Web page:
The first thing I wanted to do after the nausea passed was pot up my new herbs, tomato and strawberry plants.  Like I said, I can’t explain it but something magical happens when I put my trowel into that beautiful soil and begin creating a new home for one of my plants in a real clay pot.  I feel bonded to the little guys, as I gently pull them from their temporary plastic containers (so bad for the environment, the plants and humans,) loosen their little roots a bit and then place them in their permanent pot.  I can’t really speak for anyone but myself but I believe the further we get from nature, often the worse we feel.  Gardening is a wonderful touch point to instantly reconnect with Mama Earth. … And as mentioned in Kasey Coe’s post, you get tomatoes … and herbs… and strawberries… and (fill in what you like to have) too!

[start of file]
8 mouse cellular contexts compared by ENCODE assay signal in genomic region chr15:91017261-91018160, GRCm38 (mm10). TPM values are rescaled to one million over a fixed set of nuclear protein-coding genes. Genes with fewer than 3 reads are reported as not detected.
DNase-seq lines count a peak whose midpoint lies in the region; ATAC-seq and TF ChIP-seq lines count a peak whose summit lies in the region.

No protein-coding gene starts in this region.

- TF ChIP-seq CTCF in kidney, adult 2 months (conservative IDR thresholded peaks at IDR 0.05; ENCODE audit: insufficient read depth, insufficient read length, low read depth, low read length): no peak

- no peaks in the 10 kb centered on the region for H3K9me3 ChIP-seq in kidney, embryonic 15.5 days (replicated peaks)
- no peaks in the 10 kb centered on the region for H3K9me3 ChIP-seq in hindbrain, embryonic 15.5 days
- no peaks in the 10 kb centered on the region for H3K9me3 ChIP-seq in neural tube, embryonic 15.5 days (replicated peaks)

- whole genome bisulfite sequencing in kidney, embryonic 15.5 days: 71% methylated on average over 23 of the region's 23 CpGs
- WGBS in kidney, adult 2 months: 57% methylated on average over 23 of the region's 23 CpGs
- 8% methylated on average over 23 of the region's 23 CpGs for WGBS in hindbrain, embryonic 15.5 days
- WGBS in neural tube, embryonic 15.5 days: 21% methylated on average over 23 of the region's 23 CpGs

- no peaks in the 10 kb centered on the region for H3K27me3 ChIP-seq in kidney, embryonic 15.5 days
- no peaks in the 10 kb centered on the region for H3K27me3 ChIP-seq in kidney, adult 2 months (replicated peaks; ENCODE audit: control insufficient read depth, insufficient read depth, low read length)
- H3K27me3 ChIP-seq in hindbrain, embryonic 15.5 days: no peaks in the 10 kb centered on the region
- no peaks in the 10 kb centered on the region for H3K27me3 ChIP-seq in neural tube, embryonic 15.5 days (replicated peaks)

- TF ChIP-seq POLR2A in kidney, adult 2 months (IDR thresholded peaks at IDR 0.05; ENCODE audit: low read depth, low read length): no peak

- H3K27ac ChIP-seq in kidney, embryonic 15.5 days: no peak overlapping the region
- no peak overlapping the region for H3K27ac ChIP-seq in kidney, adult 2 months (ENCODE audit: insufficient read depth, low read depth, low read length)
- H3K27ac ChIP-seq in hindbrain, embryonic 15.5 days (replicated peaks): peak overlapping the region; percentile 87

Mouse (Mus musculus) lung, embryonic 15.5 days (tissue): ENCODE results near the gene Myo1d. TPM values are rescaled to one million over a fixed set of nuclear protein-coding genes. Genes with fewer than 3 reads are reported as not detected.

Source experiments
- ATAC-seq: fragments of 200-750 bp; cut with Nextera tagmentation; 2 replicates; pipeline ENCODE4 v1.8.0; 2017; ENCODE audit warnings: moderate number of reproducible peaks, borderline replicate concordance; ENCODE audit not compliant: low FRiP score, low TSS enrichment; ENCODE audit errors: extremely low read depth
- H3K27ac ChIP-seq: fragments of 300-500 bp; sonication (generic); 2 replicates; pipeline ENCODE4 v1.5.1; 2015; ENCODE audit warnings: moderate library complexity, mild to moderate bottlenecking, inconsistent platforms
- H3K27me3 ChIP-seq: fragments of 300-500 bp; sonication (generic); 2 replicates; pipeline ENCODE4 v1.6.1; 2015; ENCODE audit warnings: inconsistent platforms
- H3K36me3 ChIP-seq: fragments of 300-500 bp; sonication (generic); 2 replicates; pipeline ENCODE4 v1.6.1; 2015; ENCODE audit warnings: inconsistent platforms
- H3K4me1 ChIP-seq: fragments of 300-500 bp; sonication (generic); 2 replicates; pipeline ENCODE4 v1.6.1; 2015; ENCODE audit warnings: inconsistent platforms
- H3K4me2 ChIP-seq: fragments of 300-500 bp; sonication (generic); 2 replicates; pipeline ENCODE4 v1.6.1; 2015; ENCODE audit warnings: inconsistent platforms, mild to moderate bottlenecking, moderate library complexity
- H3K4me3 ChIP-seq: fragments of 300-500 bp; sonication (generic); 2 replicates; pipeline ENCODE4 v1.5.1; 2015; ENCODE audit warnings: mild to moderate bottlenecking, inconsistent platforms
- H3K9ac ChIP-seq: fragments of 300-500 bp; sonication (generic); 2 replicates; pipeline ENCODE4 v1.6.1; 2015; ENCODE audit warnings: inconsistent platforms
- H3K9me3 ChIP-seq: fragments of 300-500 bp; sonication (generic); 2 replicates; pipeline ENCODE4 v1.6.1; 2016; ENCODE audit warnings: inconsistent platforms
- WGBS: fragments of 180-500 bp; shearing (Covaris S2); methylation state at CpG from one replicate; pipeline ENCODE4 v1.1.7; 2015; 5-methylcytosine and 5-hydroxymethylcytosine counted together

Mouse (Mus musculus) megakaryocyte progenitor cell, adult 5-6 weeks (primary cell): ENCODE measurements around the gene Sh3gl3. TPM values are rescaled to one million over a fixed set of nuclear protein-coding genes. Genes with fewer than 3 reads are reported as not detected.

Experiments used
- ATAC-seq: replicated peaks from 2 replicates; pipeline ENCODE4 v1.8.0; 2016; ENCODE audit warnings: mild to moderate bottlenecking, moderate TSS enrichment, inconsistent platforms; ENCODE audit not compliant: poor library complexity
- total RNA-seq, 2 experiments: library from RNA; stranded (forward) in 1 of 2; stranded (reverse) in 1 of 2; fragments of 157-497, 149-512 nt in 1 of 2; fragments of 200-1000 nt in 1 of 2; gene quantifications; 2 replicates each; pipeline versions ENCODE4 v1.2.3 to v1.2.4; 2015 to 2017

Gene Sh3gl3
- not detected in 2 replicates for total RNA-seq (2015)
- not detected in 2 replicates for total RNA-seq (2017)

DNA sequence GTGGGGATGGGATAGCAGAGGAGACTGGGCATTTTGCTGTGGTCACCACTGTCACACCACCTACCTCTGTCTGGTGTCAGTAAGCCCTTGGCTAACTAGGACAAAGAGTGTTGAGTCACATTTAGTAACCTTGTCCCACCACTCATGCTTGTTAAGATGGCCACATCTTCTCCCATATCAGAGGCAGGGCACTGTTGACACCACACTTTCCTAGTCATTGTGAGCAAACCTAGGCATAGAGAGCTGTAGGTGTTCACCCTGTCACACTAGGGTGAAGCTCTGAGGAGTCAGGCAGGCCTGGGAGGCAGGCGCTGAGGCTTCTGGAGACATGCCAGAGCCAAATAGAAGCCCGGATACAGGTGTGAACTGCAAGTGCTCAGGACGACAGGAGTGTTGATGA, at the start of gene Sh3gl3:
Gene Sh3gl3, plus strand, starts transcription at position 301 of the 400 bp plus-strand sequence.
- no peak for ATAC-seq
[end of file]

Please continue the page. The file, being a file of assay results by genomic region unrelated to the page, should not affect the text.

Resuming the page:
Say "hello" to my leafy friends!

Say “hello” to my leafy friends!

What nurtures you?  How do you like to reconnect with Nature?  Please share your thoughts in the Comments Section or drop me a line.  I would love to hear from you.

Love and Blessings to All,

Cynthia